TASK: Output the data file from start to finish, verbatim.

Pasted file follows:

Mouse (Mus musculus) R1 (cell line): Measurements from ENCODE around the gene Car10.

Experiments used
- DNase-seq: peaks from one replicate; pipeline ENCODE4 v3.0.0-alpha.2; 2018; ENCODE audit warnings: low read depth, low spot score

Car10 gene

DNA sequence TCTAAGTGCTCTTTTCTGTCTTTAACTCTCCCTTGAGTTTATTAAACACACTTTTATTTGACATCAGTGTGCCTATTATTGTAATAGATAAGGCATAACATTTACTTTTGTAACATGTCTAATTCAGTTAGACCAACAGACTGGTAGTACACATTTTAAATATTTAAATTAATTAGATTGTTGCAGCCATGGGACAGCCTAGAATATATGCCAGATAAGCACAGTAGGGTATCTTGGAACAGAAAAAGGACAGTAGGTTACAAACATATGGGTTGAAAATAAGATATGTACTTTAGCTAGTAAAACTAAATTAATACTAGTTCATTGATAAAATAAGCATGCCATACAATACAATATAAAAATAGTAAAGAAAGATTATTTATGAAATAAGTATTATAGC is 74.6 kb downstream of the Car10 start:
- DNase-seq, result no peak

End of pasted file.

Mouse (Mus musculus) R1 (cell line): Measurements from ENCODE around the gene Car10.

Experiments used
- DNase-seq: peaks from one replicate; pipeline ENCODE4 v3.0.0-alpha.2; 2018; ENCODE audit warnings: low read depth, low spot score

Car10 gene

DNA sequence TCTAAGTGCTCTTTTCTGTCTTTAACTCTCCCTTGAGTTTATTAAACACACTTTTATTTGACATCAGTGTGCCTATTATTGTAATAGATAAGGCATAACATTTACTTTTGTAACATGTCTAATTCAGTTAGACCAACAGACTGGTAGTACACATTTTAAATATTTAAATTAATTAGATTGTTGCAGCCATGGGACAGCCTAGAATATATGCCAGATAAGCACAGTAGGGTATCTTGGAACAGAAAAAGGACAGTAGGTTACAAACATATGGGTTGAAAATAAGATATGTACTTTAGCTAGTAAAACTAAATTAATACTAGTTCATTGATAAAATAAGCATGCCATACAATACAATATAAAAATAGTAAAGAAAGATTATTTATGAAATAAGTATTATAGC is 74.6 kb downstream of the Car10 start:
- DNase-seq, result no peak